Comment: This incident shows how coincidences – which may involve some kind of psychic sensitivity – are not uncommon and occur quite independently of any guru, such as Sai Baba. My long-held strong wish to see that book again for sentimental reasons may have engendered the intensity of intuition in that case. I have lost most of my faith in many things I once regarded as ‘paranormal’ having experienced and analysed them intensively and followed developments in the latest sciences which are beginning to provide most likely explanations to many such, especially visions of remarkable sorts, through neuro psychology and research into the confusions of dreaming and waking states, hypnotic ‘suggestion’, intense concentration and other observable brain conditions.
That book proved to hold true-to-life descriptions of Indian life and an intensity of subtle reminiscences for me. Though the naturally inexplicable manner of its appearance was perhaps of minor significance in itself, it was one of many such incidents that began to build up, one upon another, in subsequent years. (And the moment I wrote the word "many" in the above sentence, the phone rang. It was a friend who wanted to tell me of a book called Miracles Are My Visiting Cards, by Eriendur Haraldsson. The above sentence's meaning as a whole was therefore instantly and concretely demonstrated, confirming the sentence I was writing when it occurred! Haraldsson's book deals with miracles by Sathya Sai Baba.)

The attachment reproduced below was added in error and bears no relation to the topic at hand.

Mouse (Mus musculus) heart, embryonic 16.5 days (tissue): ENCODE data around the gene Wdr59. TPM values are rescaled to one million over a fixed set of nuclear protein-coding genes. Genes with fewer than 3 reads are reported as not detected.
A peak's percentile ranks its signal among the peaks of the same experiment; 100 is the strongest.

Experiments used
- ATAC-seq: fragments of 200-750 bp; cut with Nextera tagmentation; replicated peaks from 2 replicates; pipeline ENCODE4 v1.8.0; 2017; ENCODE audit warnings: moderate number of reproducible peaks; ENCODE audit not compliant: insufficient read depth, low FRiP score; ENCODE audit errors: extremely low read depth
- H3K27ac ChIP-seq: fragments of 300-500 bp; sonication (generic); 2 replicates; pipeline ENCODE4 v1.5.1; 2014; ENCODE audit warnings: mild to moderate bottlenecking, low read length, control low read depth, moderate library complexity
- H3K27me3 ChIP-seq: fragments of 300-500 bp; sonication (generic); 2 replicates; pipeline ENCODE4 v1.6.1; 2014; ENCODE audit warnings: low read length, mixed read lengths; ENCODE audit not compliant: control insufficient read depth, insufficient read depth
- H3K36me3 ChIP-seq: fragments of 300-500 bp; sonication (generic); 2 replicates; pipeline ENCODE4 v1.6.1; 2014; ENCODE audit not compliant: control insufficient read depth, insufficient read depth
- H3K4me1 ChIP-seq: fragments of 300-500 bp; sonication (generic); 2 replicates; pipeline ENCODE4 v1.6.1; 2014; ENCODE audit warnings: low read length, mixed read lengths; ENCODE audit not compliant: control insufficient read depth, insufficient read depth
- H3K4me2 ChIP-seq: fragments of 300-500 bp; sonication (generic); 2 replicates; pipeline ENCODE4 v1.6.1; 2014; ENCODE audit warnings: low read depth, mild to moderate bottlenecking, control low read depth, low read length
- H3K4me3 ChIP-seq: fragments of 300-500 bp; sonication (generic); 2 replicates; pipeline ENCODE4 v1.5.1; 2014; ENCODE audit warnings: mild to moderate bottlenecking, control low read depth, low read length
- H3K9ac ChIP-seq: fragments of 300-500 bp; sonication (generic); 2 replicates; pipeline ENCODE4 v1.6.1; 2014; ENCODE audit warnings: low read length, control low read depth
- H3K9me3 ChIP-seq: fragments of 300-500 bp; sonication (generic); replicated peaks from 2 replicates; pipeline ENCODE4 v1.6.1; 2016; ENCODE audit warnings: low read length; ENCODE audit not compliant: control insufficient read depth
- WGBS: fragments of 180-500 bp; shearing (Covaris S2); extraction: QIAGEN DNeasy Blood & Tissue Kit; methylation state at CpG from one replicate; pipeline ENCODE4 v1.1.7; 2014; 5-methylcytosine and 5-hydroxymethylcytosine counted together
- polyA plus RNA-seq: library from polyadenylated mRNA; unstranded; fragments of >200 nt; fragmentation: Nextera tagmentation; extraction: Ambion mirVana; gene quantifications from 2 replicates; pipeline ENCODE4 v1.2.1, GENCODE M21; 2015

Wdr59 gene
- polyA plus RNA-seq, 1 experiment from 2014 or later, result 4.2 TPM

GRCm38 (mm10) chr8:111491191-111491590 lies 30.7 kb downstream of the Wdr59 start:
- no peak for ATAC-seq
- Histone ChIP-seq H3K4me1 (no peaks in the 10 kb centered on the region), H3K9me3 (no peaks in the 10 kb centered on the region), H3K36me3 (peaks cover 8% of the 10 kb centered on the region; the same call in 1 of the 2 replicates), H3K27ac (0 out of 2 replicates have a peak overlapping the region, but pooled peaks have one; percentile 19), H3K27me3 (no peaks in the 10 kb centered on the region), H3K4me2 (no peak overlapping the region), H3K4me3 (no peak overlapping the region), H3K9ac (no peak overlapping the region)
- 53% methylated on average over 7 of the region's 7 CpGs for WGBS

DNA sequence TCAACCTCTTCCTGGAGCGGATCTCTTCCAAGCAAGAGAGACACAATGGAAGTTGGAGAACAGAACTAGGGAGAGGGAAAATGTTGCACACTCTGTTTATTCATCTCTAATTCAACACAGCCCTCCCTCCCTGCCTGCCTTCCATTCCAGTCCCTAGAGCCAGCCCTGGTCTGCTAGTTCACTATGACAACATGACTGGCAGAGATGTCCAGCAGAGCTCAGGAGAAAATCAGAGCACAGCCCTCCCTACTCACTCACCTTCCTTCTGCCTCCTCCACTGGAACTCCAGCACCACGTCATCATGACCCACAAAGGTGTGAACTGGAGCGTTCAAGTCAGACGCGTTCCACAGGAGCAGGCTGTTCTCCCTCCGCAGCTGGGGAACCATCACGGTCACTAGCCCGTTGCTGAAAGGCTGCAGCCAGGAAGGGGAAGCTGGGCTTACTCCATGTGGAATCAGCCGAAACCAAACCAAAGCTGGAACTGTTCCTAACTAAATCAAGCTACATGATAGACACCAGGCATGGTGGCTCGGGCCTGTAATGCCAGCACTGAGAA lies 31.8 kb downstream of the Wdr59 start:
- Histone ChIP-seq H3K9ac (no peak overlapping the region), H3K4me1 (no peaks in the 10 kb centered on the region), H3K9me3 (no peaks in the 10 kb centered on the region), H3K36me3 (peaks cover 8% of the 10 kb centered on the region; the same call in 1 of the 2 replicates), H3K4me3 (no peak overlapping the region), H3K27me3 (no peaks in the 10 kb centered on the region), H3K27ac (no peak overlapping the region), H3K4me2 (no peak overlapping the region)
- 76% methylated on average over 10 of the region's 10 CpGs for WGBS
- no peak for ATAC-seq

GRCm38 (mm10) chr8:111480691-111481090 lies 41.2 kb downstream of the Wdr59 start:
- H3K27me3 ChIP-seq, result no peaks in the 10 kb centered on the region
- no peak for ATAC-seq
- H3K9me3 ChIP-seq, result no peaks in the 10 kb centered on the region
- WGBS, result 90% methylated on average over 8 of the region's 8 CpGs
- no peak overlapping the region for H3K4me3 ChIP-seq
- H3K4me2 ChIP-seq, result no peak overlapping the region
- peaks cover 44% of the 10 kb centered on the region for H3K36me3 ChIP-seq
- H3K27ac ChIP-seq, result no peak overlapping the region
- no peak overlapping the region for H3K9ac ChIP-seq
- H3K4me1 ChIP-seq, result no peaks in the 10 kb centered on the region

Comment: Unfortunately, Haraldsson was not allowed any kind of independent scientific investigation of Sai Baba’s ‘manifestations’, he did not even get permission to video-tape this (which would surely have revealed the sleight-of-hand which it is now widely known and recognized that Sai Baba has been using in many other recorded instances since then. Since the criticism of Sai Baba and the many testimonials of his fraudulence and sexual abuses have become widespread, Haraldsson has remained silent and has never answered those who criticise him for NOT investigating Sai Baba scientifically, but relying largely on reports by often uneducated Indian followers. He has not investigate the counter-evidence and claims, which are considerable, nor has he seen fit to correct the false impressions his profitable books have spread very wise and far. It is evident his prestige as a serious scientist is – at least in relation to Sai Baba’s materializations, seriously threatened. However, he DID expose through sound research the fraudulence of Sai Baba in claiming to have resurrected Walter Cowan from certified death).